'What is AHANA?': Conversations About Race Relations on Campus

It was an evening of solidarity and good company as BC alumna Noelle Green ’07 returned to engage the Boston College community in a discussion on AHANA relations and the state of AHANA leadership on campus.

“What is AHANA?” drifted between comprehensive historical lectures, humorous personal anecdotes, solemn revelations of discomfort on campus and tangential, breezy declarations of maxims—indicating the intimate, conversational nature of the event.  Focused primarily on the history of AHANA relations at BC, Green drew attention to the ways that student protests and minority roles on campus have changed since her time at the university.

“Currently, we have a big paradox between having a biracial president and having such a big increase in police brutality.  That’s a weird space to be in for any person, organization or institution,” Green told the Gavel.  “We’re caught in a time of change in terms of institutional racism and even what diversity means—that’s in flux in our nation right now.”

Speaking of her time at BC, Green drew on her experiences as ALC president in ’06-07 and noted that the approaches of AHANA leadership have changed dramatically since her time.  Most notably, Green expressed some disappointment at the disappearance of many independent AHANA student organizations that were active during her time at BC, such as Truth, FIST and DIVERSE. 

As both the ALC president and a vocal member of the AHANA community involved in numerous independent organizations, Green led many protests and discussions about race on campus.  Addressing the current perceived racial complacency nationwide, Green explained that though racial circumstances have improved over the last eight years, many systemic issues still remain.

Image via ALC / Facebook

Photo courtesy of ALC / Facebook

“By not dealing with this earlier, it’s coming back and manifesting itself in different ways,” Green expressed in relation to the current underlying societal problems plaguing the improvement of AHANA relations.  “I think we’re in a cultural apathetic time—it doesn’t seem like people really care about anything.  I think that’s a bigger question that we all have to address.”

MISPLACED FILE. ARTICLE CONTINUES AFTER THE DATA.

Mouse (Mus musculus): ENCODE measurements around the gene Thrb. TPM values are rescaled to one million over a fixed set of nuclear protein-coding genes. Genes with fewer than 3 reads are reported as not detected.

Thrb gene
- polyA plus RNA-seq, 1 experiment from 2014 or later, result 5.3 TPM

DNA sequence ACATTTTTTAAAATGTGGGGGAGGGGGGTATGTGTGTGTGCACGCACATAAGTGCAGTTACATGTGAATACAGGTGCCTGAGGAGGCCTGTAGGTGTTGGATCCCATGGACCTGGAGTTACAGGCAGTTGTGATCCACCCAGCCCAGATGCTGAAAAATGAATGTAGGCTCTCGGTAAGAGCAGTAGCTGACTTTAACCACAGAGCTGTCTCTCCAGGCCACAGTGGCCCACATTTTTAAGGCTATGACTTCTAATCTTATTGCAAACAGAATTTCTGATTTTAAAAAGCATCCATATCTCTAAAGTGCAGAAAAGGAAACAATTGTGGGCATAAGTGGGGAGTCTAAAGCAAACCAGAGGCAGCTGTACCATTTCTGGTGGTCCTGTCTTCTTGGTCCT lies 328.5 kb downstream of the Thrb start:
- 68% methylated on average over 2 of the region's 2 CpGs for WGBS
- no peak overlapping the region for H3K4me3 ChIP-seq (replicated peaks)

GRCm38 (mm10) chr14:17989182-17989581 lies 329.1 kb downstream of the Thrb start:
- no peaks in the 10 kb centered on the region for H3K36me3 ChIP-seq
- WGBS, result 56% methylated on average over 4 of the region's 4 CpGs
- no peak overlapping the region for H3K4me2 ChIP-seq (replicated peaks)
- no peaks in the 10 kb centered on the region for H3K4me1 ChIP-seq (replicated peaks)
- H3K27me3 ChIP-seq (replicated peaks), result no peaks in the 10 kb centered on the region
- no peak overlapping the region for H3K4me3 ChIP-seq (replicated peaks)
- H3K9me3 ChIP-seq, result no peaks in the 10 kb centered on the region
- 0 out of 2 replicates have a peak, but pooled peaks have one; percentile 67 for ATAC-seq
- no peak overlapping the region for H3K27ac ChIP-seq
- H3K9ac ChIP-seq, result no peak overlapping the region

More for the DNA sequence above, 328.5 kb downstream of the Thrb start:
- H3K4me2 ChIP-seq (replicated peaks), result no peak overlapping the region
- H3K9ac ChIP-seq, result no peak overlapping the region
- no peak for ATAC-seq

Beyond discussing the history of AHANA and her time at BC, Green gave advice to AHANA students struggling with affecting change or sparking meaningful discussions on campus. 

“The most effective way to affect change on a college campus is working with faculty to provide academic events,” Green advised.  “The more people know, the less they’re going to mess up.  And it also goes with the flow of what this institution is—it’s an institution of higher learning.  What do you want to do?  Do you want to stir everyone up or do you want to make actual change?  And do you need to stir everyone up to make actual change?”

In closing, Green remarked that college should be a time for self-expression and community acceptance—students should be able to express their concerns and fears in a safe environment.

“I want everybody to feel in community with one another,” Green succinctly confessed to the Gavel.  “That they’re not crazy.  To feel frustrated, angry, like they have to do something—when you’re in such a minority—when you believe this thing and nobody else around you cares, you can start to feel like, ‘Wait, is there something wrong with me?’”

The term AHANA, a celebratory acronym used to describe individuals of African, Hispanic, Asian and Native American descent, was coined in 1979 by two BC students.     

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